No other part of the core curriculum is justified by the skills students will have coming out of the class. Education in the liberal arts tradition views skills as the residue of doing the type of thinking and the work unique to the discipline. We become better writers, for example, not by learning how to use a pencil but by studying good writing, trying to articulate why it's good and trying to think "like a writer" as we attempt our own writing. We study calculus, not because of all the calculus problems we're likely to encounter in "real life" but because there is a benefit to exercising your brain to think like a mathematician when solving certain kinds of problems.

Thus goes the argument: Arming students with a variety of modes of thinking and thereby enabling them to see intersections among and between the various disciplines is what makes them smart and better thinkers. This is the essence of a liberal arts education.

A few years ago I (and my colleagues in the CS department) began this push to evangelicize CS as a new fundamental part of everyone's liberal arts education - this is not just lip service, we really think this. We began to promote it in our classrooms and we're also pushing for a H.S. requirement (there currently is none).

This year we're beginning to see some pay off as 51 students registered for our courses next year vs. 19 last year! This in a school of ~500. Furthermore, our suggestion for a required course is gaining traction as well - it looks like it might be put in place for 09-10.

What has happened? Word has gotten out that CS is not just for geeks, and that it's not about learning how to use a computer. Rather, it's about *thinking* in a way that's currently untapped by the other disciplines. Solving problems "like a computer scientist" is fun, interesting, and ultimately a very helpful addition to one's arsenal of thinking modes. We really promote the idea that you don't have become a computer scientist, but more and more, you are going to WANT TO KNOW how a computer scientist thinks and solves problems -- this is the real skill that everyone needs.

So, all is not gloom and doom, but change may be slow. In some way it's hard to blame administrative types for skepticism about CS - there's no tried and true content or way to teach it and us CS people are still trying to figure out the best ways to teach it. I view it as my duty to try to lead in this area while teaching at a private school where change can happen more quickly.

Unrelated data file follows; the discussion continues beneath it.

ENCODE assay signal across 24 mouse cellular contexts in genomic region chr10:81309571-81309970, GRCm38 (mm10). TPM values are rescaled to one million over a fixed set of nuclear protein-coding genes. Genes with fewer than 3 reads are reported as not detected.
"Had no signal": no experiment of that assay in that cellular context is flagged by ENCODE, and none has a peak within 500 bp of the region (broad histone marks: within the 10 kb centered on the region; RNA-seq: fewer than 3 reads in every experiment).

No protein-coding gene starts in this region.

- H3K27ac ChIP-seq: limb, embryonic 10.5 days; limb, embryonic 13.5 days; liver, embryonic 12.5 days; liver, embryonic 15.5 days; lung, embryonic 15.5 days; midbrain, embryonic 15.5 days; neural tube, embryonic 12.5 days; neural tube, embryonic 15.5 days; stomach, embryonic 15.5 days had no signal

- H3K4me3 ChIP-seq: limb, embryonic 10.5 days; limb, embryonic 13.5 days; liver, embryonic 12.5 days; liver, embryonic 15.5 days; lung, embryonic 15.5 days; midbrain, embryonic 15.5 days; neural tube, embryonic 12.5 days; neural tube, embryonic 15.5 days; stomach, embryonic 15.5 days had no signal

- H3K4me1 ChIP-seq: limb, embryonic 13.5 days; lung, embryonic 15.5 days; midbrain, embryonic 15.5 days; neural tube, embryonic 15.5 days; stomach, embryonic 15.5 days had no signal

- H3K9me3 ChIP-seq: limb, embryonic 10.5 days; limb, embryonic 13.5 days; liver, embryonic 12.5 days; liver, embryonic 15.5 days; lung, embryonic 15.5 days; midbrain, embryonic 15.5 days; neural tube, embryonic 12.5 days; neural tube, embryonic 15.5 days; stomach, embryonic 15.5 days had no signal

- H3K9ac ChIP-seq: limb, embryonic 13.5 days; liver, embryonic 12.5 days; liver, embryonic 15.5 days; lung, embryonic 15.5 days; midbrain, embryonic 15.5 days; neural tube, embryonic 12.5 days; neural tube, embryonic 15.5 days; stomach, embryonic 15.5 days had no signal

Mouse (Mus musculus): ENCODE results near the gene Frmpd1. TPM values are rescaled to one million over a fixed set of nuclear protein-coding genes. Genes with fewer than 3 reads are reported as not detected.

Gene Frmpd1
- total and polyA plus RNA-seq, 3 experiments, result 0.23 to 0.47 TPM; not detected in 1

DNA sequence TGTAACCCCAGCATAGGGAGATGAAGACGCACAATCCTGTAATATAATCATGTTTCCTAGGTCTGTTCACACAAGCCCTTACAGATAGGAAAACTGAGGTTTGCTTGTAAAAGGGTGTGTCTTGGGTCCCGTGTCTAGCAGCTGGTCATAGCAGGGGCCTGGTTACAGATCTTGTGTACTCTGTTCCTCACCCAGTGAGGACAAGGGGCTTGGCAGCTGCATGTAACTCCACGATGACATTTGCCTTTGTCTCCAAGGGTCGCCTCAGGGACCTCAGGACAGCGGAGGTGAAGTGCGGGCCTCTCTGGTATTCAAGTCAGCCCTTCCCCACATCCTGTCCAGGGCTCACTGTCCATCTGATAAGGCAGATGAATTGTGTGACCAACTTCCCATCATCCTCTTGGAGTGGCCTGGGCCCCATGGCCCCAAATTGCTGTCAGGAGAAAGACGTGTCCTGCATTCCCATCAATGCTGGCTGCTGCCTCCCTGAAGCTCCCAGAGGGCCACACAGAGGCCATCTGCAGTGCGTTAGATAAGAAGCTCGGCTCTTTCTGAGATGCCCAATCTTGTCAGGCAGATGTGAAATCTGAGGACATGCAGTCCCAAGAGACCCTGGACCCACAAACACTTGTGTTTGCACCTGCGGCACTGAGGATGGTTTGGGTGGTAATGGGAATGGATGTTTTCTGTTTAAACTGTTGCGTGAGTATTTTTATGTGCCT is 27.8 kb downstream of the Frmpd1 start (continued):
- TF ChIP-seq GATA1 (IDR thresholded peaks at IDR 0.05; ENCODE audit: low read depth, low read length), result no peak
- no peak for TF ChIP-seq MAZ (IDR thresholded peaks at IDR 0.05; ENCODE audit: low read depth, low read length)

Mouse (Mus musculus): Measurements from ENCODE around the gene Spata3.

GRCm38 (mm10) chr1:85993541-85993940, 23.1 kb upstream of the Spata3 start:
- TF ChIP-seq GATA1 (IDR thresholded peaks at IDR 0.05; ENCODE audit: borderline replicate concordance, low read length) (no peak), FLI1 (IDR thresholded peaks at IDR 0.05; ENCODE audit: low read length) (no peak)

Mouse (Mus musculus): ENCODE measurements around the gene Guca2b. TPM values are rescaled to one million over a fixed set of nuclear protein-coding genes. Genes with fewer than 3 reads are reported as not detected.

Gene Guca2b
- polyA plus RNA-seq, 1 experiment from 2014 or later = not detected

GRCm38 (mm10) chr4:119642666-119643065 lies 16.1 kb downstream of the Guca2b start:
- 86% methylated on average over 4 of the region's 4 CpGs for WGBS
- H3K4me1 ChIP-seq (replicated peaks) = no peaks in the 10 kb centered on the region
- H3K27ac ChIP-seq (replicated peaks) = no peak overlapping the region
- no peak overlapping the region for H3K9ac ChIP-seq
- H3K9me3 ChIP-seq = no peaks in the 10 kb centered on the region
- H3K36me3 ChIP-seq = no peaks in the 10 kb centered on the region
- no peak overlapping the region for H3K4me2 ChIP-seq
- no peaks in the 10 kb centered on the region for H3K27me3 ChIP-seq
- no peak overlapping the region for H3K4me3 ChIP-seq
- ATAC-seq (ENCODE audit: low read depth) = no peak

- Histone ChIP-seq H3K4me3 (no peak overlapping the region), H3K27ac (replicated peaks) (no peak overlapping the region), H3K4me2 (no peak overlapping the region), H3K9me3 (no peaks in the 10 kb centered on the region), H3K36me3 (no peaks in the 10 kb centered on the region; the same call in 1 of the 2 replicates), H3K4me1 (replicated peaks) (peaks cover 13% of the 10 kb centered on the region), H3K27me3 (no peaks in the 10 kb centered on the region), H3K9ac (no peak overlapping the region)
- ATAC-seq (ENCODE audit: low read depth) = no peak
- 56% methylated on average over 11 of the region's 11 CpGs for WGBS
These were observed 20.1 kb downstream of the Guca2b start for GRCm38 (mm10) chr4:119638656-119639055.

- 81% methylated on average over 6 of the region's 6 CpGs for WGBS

If the best students from the best schools are seen to have benefited from some education in CS, it will affect public policy.

Even if that method doesn't work, technology/CS in education is virtually inevitable. You may be seeing a downswing now, but can you really imagine a future where elected people deciding public policy could make an argument that CS is NOT important for our children's future?...not if they hope to get elected again. It will come. Some old thinking might have to get out of the way first, but it will happen.

Keep your head up and keep fighting for CS!

Baker Franke
Computer Science Dept.
University of Chicago Laboratory Schools

Aloha Tom,
I seem to be in the same boat as you. The school that I am at is going through "restructuring" so that our test scores comply with NCLB. Therefore, more Language Arts and Math classes (less of everything else) to raise scores to that level. I too may be on the chopping block if my school follows this trend. It seems as if the more tech illiterate people populate our legislator the less tech education our students get, thus pushing us all back to the stone age...I guess the plus side to this will be I have a job...as a repair man!

Everyone needs to help keep CS in our classrooms.........its the foundation of our country